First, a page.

Homeschool.com named Howtosmile.org one of the Top 100 Education Websites of 2014! Our free-access collection includes STEM activities from leading science centers, universities, scientific organizations and science agencies across the United States and in other countries. For STEM learning on the go, download the free Howtosmile.org iPhone app from iTunes or the App store. Share Howtosmile.org with your family and friends via email and Twitter. This is one “pirate” treasure that shouldn’t be hidden!
Based at UC Berkeley’s Lawrence Hall of Science, Howtosmile.org is funded by the National Science Foundation with additional support from Oracle and the Camille & Henry Dreyfus Foundation.
March 25, 2014
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Anyone can Teach Science at Home is an article in our just released e-magazine, entitled Science Anyone?
It’s a GREAT edition. Please check it out.
When it comes to homeschooling, perhaps no subject is more feared or misunderstood than science. But to successfully teach science at home, you don’t have to be a rocket scientist! Indeed, one of the draws of homeschooling—and one of the potential drawbacks as well—is that there is no one “right way.” Whatever your science background and whichever method you choose, the following resources will help you provide a rigorous homeschool science education.
Families opting for a traditional approach to homeschool usually gravitate toward textbook or curriculum-based science study. Although this method most closely mirrors a public school setting, homeschool science curriculum is worlds away from the abstract concepts and rote memorization many adults recall from their own school days. While there are many suitable options, the following bestselling and award-winning curricula offer courses spanning kindergarten through high school graduation.
Real Science 4 Kids is a worldview-neutral (neither creationist nor evolutionary) curriculum focusing on fundamentals, giving students confidence with essential concepts and terms fortified with hands-on activities based on the scientific method and colorful illustrations. Kids enjoy the practical application of science concepts while parents appreciate the user-friendly teachers’ manuals.
Apologia, positioned from a Christian creationist perspective, is written in a conversational tone and features experiments that use mainly household items. The Exploring Creation and Young Explorer sequences prepare homeschool students for university science while simultaneously equipping them with knowledge to help them live and defend their faith.
Find complete companion lab kits for these and other popular science curricula, like Bob Jones and Switched-On Schoolhouse, at HomeScienceTools.com.
For self-directed and accelerated learners, online or distance science education offers flexible and diverse options. This method fits well for single or working parents who may lack the time to adequately address science instruction. With a variety of free and paid virtual instruction modules, you can customize a science track that’s perfect for your student.
OpenCourseWare, or OCW, was created by university professors and is published for free use online with a goal of advancing learning across the globe through free access to web-based knowledge. While it may sound too good to be true, it’s not a flawless system: OCW sites often don’t provide grading or other placement or access to faculty. However, Khan Academy, developed by a MIT/Harvard graduate, provides virtual courses, interactive content, and assessments free of charge and free of ads. Parents create their own accounts so they can monitor kids’ work.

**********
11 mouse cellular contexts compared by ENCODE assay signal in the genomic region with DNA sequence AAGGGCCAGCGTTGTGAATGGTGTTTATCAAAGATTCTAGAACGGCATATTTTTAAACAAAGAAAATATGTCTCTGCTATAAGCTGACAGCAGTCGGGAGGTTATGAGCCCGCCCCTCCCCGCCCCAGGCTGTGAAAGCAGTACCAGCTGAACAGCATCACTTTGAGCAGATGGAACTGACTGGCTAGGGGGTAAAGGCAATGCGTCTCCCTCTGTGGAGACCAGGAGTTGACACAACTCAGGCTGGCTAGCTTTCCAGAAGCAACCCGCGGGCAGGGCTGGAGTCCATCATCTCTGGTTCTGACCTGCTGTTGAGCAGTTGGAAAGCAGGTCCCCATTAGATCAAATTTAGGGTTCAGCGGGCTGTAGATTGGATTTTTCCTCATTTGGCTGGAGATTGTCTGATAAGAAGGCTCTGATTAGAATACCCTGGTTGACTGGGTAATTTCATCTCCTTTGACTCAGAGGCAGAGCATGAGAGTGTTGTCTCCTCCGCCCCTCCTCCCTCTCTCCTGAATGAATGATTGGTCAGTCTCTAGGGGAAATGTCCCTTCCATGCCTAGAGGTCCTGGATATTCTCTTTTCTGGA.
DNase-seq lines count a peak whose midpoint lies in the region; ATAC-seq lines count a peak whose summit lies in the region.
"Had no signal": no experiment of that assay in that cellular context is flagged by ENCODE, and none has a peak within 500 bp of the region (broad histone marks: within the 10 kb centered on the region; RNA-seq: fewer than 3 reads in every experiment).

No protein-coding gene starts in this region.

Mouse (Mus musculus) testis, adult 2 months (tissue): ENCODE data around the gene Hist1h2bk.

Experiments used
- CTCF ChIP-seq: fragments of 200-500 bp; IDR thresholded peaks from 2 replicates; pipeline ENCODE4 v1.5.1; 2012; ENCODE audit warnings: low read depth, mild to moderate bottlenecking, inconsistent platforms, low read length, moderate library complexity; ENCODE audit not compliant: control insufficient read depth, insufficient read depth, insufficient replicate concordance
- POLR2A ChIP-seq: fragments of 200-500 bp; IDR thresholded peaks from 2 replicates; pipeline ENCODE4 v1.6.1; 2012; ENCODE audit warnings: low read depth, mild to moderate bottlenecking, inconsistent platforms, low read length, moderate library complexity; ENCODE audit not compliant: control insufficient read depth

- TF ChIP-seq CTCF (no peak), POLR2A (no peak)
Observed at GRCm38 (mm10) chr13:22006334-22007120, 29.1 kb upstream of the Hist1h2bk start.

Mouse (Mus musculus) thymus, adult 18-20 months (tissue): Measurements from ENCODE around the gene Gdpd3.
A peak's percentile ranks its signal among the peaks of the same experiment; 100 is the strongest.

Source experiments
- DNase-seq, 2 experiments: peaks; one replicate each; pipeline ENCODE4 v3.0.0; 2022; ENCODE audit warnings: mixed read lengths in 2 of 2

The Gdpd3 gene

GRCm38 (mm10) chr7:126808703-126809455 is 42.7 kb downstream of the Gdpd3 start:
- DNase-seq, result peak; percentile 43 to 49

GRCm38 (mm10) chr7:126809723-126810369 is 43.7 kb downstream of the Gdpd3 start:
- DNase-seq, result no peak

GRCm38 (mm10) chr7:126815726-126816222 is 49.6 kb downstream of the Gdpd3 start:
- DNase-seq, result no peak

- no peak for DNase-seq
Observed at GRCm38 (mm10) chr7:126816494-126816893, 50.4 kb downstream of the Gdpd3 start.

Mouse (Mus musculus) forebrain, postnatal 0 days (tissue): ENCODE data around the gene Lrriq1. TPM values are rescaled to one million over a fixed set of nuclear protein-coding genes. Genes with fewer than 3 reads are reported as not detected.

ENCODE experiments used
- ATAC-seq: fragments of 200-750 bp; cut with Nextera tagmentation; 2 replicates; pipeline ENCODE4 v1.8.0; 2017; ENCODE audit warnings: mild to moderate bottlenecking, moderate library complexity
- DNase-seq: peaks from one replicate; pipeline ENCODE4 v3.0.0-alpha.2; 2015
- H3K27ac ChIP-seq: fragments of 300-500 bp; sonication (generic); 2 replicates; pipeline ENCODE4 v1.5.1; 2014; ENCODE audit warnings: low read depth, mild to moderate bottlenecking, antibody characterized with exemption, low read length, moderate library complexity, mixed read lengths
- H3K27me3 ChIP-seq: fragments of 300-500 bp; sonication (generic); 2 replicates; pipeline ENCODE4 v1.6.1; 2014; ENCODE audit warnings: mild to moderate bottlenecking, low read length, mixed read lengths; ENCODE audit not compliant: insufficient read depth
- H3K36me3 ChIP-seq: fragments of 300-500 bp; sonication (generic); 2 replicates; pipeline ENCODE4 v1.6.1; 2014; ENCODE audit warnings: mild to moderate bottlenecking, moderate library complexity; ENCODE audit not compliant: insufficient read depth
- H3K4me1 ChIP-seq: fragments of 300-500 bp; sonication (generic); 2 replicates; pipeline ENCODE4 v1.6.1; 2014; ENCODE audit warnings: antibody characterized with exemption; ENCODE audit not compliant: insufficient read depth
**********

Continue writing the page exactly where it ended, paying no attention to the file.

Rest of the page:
In addition to textbooks, Real Science 4 Kids and Apologia both offer virtual classrooms at various rates, complete with transcripts, credits, and grading. A Google search of online science classes reveals many more companies offering virtual instruction.
A co-op is simply a cooperative learning environment involving two or more families. Often the parents take turns teaching, preparing lessons, and purchasing supplies. Some co-ops invite a non-relative to teach—either occasionally or for the duration of the course. Examples could be a neighbor or fellow church member with a background in science or teaching (or both!) helping out.
Some parents might prefer teaching the co-op themselves for the younger grades, but seek out more qualified instructors for the older grades. At any level, however, the parents’ commitment to a robust science course is vital to the co-op’s success.
Of the many logistical considerations to address when starting a co-op, a few are what to study, whom to include, where to meet, and more. AmericanHomeschool.org provides a helpful guide to get you on your way to starting a co-op.
Inquiry-based science education is thought by some to be the most scientific approach to teaching science, since it’s based on exploring questions, problems, or circumstances. This approach closely mirrors how scientists use the scientific method and encourages trial and error. Often student-driven and teacher-guided, the inquiry-based style develops critical thinking skills as students analyze, synthesize, evaluate, and communicate information, ultimately mastering deeper comprehension.
JustScienceNow.com offers a list of online resources to aid inquiry science education.
Science Lab Supplies
A common misconception among some homeschooling families is that science supplies are expensive or difficult to procure. While many experiments and lessons use common household items, certain items, like a microscope or chemistry supplies, take science exploration to a new level. To begin building your home science lab, request a free catalog from Home Science Tools or peruse its online store for more than 2,000 affordable homeschool science products.
About Home Science Tools
Home Science Tools provides products and free resources for parents, teachers, and kids interested in hands-on science. Started by homeschooling parents in 1994, HST’s heart is homeschool families.